Your CV is your solitary tool to showcase your abilities and convince employers you’re worth a face-to-face meeting. A good CV is the first point in the candidate’s journey to potentially becoming a new employee, so first impressions are as vital as they are when attending an interview. 


A ‘perfect CV’ should be a concise, well-written, informative and a factual document that presents who you are and why that desk by the window should be yours. Easy? Not always. It can be difficult to write about yourself. So here are some tips and advice to get you started… 


Nothing is perfect but there are guidelines to follow when creating your CV. 


Keep it between 2 and 3 pages. Any more thank this and it looks like you’re rambling – any less and it looks like you don’t care. You’re not channelling Oscar Wilde but entice the employer to hire you, not make them think they’re watching paint dry. 


Remember, this is the document that could provide the pay packet that sees beans on toast upgraded to steak and chips. 


What to include 


It’s startling how often we see a CV without contact information. This is a good starting point – include your name and methods of contact. If you want the job, every form of contact should be available – you can stop short of flashing the runway lights. 


A short profile about yourself won’t hurt. Don’t turn it into an acceptance speech for receiving the Best Actor or Best Actress Oscar award but stand out by listing things such as key achievements, if relevant. 


If it is your first job, include subjects studied at school and results. Otherwise, keep it concise, only detail your school and subjects, and focus on your further educational merits. 


Employers spend an average of just 8 seconds looking at any one CV. So the key is to keep it brief and include only relevant information.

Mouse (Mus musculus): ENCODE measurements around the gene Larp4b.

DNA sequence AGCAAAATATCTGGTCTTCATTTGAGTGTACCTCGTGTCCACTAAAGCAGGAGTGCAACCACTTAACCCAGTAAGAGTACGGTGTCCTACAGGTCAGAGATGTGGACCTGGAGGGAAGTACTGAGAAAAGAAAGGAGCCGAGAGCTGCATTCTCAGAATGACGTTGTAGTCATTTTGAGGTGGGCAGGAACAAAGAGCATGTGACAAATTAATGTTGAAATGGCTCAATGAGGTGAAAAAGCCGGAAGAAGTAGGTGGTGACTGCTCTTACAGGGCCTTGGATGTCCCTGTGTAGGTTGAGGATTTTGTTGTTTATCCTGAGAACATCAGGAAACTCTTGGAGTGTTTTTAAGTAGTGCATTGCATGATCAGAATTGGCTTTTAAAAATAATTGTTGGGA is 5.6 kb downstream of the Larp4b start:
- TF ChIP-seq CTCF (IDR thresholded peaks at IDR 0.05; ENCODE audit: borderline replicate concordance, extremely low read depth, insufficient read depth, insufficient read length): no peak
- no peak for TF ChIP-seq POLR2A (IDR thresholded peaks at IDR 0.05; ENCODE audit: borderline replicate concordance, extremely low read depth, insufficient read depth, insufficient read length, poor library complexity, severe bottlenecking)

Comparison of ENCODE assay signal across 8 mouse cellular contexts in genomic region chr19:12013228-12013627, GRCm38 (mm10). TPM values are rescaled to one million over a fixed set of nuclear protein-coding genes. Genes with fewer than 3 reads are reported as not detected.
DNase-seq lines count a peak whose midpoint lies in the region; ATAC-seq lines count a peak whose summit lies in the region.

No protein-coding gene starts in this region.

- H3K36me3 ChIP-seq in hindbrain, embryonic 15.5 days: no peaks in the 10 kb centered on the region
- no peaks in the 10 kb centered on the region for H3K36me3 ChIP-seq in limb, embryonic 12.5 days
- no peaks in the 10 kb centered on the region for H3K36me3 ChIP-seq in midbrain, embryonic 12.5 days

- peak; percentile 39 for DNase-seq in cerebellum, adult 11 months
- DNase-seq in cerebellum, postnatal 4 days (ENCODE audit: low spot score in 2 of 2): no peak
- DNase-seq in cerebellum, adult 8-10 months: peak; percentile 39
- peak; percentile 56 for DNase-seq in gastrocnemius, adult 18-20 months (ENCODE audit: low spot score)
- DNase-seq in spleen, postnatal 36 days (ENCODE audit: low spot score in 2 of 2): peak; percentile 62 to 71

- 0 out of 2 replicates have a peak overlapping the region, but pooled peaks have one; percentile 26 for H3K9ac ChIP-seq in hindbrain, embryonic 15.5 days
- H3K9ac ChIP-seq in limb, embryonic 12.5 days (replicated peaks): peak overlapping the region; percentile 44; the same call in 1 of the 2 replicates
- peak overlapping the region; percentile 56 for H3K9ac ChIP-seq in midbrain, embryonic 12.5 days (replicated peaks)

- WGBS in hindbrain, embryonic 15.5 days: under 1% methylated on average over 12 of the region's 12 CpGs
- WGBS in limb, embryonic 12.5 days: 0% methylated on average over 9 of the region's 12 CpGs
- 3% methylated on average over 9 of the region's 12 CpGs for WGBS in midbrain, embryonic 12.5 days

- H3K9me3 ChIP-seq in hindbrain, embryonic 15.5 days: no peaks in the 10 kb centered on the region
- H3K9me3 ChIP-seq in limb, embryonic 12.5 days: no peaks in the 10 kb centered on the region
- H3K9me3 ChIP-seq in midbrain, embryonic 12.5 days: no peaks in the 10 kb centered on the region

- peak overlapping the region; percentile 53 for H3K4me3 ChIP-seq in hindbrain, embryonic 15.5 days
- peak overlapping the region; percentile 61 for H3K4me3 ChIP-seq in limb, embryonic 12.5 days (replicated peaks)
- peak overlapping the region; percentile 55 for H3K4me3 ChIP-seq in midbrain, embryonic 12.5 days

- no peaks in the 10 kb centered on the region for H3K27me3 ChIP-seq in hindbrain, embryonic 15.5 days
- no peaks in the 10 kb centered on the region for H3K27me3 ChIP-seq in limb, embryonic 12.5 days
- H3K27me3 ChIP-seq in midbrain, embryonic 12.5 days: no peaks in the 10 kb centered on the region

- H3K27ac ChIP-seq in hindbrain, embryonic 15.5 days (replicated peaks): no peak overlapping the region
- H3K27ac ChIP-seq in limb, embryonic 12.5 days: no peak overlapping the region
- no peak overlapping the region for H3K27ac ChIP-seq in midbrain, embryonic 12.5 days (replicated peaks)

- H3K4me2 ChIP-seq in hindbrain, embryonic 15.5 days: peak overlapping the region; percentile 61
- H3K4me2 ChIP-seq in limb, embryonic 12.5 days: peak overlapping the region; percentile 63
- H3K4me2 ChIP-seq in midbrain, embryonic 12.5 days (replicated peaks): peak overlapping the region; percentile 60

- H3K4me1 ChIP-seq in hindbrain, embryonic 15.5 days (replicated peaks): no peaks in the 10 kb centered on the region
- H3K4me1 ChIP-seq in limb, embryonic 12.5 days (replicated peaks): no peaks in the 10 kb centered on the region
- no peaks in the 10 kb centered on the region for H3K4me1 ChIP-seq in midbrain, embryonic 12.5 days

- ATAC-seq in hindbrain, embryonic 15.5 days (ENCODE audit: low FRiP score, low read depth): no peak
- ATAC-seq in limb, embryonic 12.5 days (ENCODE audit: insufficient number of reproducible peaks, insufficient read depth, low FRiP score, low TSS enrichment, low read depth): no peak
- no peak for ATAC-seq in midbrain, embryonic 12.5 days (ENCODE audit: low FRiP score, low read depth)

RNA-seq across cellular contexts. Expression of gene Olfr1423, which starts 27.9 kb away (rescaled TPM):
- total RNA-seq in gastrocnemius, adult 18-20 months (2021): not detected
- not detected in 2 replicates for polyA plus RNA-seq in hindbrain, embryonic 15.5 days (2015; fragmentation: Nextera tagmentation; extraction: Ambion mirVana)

‘Creative differences’ 


With the odd exception to applying for a role in marketing or advertising, stem your creative juices and keep your CV straightforward. Make it clear and easy to read – why should an employer take more time to read your CV when they can just move on to the next? 


You wouldn’t read a newspaper from Monday on a Sunday, would you? Start your content layout from the current moment and work your way back. 


‘Pobody’s nerfect’ but there’s not a single reason your CV should have grammar or spelling mistakes. Your computer has a spellchecker and you have the internet – there’s no excuse. 


‘Sizing you up’ 


Creating a template CV is commonplace but you should always be prepared to change it accordingly. Failure to do so makes you look lazy and shows you haven’t really invested any time in researching the role. Make this job your own, from start to finish. 


Covering Letter 


Unless you’ve been asked for one, you don’t actually have to include it. If a cover letter isn’t required, why not consider attaching a brief letter to introduce yourself? Who knows, you might have one foot in front of the competition already. 


In summary 


Above all else, tell the truth. Telling porkie pies will get you nowhere. Start as you mean to go on – honest, open and transparent. 


These are a few of the first steps to consider when creating your CV and ensure you’ll be noticed among the hoards. 


If you’re still not sure about your own CV, create an account with x1jobs and take a look at our free CV review service. 


This includes a free review of your CV as well as advice, hints and tips as to what your CV should look like before sending it to employers.